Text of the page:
The System favors the pastor. This blessing, however, is not from the hand of God. The accepted is not always the sanctioned. The pastor ought not to accept more than his fair share even though tradition encourages otherwise. An analogy might better make the point:
Paul and Barnabas often ministered together. Paul was “the chief speaker” (Acts 14:12). Let us suppose that Paul, as “the chief speaker”, was often blessed with contributions while Barnabas was overlooked. And Paul says to Barnabas, “Sorry, Barnabas, but that’s the way things are. This is God’s way of validating my ministry. Are you sure of your calling? Perhaps you should be looking for a job.”
The pastor is usually “the chief speaker.” While he is on a comfortable salary, the evangelist is often overlooked. And the pastor says to the evangelist, “Sorry, Sam, but that’s the way things are. This is God’s way of validating my ministry. Are you sure of your calling? Perhaps you should be looking for a job.”
Every healthy assembly has at least some with enough fire in their hearts to minister the gospel. Leadership should “observe these things without preferring one before another, doing nothing by partiality” (1Tim. 5:21).
2 Thes. 3:10-12: if any would not work, neither should he eat.
For we hear that there are some which walk among you disorderly, working not at all, but are busybodies.
Now them that are such we command and exhort by our Lord Jesus Christ, that with quietness they work, and eat their own bread.
Laziness should not be sponsored. Busybodies damage the ministry. Such should occupy themselves in gainful employment and “eat their own bread.”
These verses should not be applied against a true minister of the Word, one who ministers out of obedience. Some hide behind these verses [and others similar], wrongly dividing the Word to their own advantage. It helps them keep their money in their pocket and justify their hoarding.
The minister of the Word has a right. The Word declares it: “They which preach the Gospel should live of the gospel.”
SAINTS SHARING WITH SAINTS
Rom. 12:10,13: Be kindly affectioned one to another with brotherly love; in honor preferring one another;
Distributing to the necessity of saints; given to hospitality.
It is God’s deep desire that His own love His own. That they be quick to share. That they be hospitable one to another.
Acts 20:35: you ought to support the weak,
The human tendency is to disdain the weak. To criticize. To exclude. The Christlike attitude is “to support the weak.” To edify. To embrace.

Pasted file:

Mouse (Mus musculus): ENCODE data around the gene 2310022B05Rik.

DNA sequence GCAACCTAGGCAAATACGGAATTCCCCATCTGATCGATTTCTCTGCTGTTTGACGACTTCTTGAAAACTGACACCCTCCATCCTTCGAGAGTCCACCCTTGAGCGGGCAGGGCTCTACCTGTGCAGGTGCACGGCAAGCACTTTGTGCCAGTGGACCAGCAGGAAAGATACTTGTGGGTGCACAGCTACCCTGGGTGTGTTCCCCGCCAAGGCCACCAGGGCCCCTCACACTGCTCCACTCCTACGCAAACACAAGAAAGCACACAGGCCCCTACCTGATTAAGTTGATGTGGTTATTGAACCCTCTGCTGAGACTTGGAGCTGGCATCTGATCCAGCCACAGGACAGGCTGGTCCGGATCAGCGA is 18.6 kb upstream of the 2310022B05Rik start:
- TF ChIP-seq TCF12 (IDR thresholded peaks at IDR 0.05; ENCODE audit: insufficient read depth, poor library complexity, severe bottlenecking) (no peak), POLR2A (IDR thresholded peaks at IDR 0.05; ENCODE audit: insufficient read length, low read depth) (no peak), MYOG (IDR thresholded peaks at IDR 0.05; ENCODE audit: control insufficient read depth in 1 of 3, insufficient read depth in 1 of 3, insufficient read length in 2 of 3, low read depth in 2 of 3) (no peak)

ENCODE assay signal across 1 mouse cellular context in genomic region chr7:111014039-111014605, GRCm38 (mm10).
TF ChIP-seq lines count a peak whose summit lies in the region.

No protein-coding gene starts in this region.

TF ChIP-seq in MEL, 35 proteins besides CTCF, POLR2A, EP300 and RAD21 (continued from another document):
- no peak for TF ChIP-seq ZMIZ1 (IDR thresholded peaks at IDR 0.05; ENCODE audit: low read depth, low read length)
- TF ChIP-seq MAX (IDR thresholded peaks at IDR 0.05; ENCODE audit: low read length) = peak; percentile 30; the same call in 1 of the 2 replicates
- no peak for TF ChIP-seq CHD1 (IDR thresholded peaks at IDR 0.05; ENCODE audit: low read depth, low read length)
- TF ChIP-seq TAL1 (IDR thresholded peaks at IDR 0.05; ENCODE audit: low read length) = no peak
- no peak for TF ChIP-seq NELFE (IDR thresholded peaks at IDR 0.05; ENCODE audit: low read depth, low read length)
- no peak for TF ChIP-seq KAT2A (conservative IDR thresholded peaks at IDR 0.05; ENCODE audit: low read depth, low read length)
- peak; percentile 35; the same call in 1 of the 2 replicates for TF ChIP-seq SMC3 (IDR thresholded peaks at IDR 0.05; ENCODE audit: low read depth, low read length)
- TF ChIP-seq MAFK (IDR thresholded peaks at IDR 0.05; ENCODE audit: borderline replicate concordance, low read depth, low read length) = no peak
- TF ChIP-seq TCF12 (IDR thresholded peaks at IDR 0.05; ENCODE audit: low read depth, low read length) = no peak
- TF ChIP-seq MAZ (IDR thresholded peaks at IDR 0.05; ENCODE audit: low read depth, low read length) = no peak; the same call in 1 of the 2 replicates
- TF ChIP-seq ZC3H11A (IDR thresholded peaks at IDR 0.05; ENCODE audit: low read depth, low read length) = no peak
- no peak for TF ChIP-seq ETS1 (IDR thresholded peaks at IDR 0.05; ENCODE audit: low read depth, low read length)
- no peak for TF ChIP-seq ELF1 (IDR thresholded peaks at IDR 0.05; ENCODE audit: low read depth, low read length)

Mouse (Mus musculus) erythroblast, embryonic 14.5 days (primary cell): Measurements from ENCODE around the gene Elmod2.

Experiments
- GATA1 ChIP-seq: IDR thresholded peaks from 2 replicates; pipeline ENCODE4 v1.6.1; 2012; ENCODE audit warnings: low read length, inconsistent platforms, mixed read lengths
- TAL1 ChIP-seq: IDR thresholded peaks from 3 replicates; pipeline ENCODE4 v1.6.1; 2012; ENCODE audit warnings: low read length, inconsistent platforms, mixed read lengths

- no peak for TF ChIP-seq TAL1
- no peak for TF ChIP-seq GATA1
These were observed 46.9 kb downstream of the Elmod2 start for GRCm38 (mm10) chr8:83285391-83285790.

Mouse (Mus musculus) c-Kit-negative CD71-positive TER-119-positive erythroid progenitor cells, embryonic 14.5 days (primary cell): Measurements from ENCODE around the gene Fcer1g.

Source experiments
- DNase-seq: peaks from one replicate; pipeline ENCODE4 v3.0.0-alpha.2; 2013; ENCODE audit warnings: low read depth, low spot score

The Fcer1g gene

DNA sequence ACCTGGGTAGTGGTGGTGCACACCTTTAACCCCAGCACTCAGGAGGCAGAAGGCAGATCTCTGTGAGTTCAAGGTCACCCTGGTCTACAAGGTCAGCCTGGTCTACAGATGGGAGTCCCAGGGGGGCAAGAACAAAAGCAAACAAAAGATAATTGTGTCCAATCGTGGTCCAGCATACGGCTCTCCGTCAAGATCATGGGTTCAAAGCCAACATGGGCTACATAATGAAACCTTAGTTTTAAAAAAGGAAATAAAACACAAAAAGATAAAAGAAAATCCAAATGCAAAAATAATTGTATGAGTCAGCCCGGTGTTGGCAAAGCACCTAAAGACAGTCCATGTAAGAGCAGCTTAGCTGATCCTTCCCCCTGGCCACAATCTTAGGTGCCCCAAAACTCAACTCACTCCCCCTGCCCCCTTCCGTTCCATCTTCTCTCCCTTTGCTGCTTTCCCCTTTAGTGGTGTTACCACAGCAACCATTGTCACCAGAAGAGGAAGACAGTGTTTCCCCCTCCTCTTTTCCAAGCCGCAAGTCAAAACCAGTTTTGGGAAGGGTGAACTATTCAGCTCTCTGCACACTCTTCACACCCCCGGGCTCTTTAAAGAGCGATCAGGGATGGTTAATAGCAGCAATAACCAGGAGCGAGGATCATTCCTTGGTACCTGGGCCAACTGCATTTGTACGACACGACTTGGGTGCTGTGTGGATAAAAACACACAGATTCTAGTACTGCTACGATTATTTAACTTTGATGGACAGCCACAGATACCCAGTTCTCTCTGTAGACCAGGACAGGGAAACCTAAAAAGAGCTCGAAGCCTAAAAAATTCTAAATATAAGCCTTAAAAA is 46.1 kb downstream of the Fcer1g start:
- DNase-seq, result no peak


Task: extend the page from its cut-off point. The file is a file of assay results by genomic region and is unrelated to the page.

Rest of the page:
James 2:15, 16: If a brother or sister be naked, and destitute of daily food,
And one of you say unto them, Depart in peace, be warmed and filled; notwithstanding you give them not those things which are needful to the body; what does it profit?
“ I will pray about your need,” says one Christian to another. The world is equally loving, “I wish you luck.” Jesus must be grieved at this superficial love his children use to sugarcoat each other.
The tithe mentality has helped breed this shallow love that costs nothing. The tenth is an alternative to God’s Word. As the Jews were [supposedly] free from caring for their parents if they gave the money that it would cost to do so to God (Mat. chapter 15), so the Christian [supposedly] is no longer required to share his assets with fellow believers if he drops his tenth into Sunday’s collection plate. Tradition has been given eminence over the Word. Jesus asks such a person, “Why do you also transgress the commandment of God by your tradition?”
Ephesians 4:32: be kind one to another,
Kindness costs. Sometimes it costs time. Sometimes it costs concern. Sometimes it costs dollars.
It is so easy not to notice another’s need. Christians should be searching for the brother in want. He is there, he simply has to be found. This takes a real love for the brethren and a sensitivity to the Holy Spirit.
Jesus said (Mat. 10:32), “Whosoever shall give to drink unto one of these little ones a cup of cold water only in the name of a disciple, verily I say unto you, he shall in no wise lose his reward.” Ministering to the servant is ministering to the Master. “Inasmuch as you have done it unto one of the least of these my brethren, you have done it unto me” (Mat. 25:40).
Acts 20:34: you yourselves know, that these hands have ministered unto my necessities, and to them that were with me.
Paul shared what he had with those who were with him. Instead of imitating the wholesome attitude of sharing, Christians often pamper themselves in self-indulgence. “What I have is the fruit on my labor. It is mine. It is for me and my family. I earned it. I deserve to keep it.”
Galatians 6:2: Bear one another’s burdens,
At least two should carry one’s burden. The load is so much lighter that way. A heavy load can break one’s resolve. Burdens can steal the Word from the believer’s heart, replacing it with discouragement.
“Bear one another’s burdens.” By so doing, Christians help each other accomplish God’s purpose in their lives. It seems there is always enough; it is a matter of distribution. Selfishness gums up distribution, leaving some laden with unnecessary burdens.